The rehabilitation staff will continue exercising the crow, and the veterinary staff will check the crow's flight again on February 6.

January 6, 2017

During the past month, Fish Crow #16-2468 has been doing well; the crow has gained weight and the bird's fractured right wing is healing.

Radiographs of the wing on December 19 showed good progress with healing, and the connection between the IM pin and external hardware was cut. The following week on December 27, the IM pin was removed, and the vet staff continued physical therapy and laser therapy.

The crow's laser therapy session was featured on on Facebook Live on December 22.


Morning treatment of our recovering Fish Crow patient! Watch more treatments this morning on Critter Cam 1 during our monthly Hospital Cam!

Posted by Wildlife Center of Virginia on Thursday, December 22, 2016

The crow was moved to the Center's outdoor metal cage complex on December 29. By January 2, the remaining stabilizing hardware was removed from the crow's right wing and laser therapy was discontinued.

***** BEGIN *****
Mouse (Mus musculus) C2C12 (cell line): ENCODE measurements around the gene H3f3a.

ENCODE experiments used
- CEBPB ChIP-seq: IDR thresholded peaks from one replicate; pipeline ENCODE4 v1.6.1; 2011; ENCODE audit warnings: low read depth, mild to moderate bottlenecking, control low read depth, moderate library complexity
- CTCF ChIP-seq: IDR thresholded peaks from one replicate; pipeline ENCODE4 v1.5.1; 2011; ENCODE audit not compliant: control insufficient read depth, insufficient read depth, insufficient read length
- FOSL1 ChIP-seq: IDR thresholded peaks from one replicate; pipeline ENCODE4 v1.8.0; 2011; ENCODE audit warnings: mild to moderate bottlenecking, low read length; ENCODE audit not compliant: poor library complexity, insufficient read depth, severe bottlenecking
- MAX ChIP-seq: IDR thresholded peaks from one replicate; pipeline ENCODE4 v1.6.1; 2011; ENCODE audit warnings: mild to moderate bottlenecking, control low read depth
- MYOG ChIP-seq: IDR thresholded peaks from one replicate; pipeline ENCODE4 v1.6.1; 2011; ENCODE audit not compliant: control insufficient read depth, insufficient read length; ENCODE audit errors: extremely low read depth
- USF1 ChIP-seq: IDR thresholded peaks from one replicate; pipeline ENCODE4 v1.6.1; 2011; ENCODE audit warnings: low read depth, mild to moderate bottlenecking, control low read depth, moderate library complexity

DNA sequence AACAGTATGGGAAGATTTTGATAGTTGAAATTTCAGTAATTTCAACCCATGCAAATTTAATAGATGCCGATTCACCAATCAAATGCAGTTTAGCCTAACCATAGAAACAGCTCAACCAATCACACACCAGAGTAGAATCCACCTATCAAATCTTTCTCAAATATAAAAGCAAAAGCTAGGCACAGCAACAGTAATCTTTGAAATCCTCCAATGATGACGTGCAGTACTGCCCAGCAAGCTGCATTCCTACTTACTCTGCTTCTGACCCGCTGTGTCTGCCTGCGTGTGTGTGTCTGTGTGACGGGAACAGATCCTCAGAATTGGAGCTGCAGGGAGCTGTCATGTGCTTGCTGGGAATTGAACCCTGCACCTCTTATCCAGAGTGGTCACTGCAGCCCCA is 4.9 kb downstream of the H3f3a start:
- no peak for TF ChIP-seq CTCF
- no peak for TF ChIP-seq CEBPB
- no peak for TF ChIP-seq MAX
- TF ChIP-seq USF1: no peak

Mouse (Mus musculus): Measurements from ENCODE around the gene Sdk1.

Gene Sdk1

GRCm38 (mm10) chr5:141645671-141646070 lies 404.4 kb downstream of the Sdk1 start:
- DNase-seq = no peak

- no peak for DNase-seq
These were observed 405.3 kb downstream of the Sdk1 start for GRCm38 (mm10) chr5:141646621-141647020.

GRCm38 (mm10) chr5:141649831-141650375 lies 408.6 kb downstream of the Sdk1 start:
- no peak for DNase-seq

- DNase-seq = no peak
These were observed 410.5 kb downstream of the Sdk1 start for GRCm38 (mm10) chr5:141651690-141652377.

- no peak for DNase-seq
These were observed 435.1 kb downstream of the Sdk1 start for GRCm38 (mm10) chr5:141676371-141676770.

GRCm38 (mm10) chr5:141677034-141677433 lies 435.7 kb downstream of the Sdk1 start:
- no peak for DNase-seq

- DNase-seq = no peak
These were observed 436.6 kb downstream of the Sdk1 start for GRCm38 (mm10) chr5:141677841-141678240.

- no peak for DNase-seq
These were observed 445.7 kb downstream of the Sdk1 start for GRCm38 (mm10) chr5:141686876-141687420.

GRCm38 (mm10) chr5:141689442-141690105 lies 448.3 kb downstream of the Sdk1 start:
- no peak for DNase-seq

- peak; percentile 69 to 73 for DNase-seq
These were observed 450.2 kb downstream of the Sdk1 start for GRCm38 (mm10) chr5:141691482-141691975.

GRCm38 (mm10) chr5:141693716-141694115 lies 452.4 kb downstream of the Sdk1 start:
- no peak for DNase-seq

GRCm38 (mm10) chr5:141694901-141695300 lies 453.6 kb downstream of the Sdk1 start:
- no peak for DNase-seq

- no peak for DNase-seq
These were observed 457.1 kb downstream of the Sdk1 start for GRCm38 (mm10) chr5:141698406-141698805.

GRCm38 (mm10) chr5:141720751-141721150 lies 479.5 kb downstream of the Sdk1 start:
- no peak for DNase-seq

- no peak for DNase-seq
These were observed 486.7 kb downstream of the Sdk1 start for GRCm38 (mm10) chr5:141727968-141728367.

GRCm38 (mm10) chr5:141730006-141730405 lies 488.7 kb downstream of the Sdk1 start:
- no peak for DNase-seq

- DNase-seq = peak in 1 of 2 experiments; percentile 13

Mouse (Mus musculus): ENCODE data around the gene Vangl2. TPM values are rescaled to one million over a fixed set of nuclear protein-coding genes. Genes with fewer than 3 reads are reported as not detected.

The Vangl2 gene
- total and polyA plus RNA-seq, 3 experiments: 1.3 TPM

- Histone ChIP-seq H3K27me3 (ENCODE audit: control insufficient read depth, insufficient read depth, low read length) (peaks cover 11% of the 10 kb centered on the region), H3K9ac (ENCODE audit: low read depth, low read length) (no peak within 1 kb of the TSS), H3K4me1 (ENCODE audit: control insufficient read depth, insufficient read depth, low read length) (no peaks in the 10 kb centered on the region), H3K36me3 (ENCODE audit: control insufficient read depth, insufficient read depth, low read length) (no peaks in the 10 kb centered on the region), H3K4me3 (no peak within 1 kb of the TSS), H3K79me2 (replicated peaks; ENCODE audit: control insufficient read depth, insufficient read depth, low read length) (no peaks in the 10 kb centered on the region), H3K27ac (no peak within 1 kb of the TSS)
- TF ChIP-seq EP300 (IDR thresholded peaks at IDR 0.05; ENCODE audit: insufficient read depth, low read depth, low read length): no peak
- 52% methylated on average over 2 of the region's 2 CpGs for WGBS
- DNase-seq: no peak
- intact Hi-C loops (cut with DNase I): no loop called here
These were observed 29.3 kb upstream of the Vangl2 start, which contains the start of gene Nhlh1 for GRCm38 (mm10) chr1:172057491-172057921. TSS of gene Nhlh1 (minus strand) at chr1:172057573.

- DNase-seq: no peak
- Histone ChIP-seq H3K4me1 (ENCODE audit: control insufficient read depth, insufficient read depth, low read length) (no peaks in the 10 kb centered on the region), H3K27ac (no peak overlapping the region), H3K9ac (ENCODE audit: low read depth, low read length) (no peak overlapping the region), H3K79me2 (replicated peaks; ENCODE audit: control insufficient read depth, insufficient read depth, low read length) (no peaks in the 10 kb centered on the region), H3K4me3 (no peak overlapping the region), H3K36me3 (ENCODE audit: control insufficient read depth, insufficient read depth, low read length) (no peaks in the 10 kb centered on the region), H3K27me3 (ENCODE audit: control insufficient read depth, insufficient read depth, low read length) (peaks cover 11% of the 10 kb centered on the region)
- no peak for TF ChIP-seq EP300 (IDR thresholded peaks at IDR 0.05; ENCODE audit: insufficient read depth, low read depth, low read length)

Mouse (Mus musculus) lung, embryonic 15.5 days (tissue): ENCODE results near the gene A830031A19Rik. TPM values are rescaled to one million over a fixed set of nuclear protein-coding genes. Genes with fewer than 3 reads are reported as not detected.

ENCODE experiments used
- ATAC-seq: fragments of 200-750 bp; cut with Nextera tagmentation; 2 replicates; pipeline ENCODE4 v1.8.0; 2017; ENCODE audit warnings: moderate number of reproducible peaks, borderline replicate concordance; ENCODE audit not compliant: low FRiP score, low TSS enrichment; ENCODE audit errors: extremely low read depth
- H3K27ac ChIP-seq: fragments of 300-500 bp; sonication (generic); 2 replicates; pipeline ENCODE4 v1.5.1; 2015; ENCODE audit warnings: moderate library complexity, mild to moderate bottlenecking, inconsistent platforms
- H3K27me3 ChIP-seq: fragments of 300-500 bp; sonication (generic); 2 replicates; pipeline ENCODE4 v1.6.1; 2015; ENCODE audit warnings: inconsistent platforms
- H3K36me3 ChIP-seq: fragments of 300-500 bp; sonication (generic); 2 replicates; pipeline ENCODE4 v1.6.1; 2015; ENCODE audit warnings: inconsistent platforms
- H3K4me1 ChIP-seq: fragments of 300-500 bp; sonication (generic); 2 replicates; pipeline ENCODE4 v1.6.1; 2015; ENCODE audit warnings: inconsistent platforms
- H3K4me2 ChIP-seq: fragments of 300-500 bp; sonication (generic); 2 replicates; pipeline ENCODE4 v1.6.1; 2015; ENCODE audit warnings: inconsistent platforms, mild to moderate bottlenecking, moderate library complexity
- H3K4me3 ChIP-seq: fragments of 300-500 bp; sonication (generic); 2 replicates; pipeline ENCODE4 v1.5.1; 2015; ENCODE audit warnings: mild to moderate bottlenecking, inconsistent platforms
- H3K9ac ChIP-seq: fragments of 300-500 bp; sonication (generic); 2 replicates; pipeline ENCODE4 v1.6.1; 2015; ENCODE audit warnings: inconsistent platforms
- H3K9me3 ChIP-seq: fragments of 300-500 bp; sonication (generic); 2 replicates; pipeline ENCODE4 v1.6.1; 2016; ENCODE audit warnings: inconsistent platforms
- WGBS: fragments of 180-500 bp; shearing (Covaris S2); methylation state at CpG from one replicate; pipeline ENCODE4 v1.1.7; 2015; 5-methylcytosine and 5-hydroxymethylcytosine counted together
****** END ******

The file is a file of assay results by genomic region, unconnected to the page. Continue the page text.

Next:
The crow will remain on cage-rest and continue to receive physical therapy until at least January 9; the crow is achieving 90% extension following physical therapy and the patagium does not seem tight. However, Dr. Ernesto is concerned about the length of the humerus bone in the right wing now that the fracture is healed. When the two fractured pieces of bone healed together, they were bridged by a "floating" fragment, which brought the two ends closer together than they were before and therefore shortened the length of the bone. A shortened bone could impede the function of the wing and may affect the crow's ability to fly. Recently, the crow has exhibited a right-wing droop in its cage, which could be a result of how the fracture healed.

When the Fish Crow is moved to a larger enclosure, the staff will be able to assess the bird's ability to fly and maneuver. Until then, they will continue to monitor the bird's progress during physical therapy.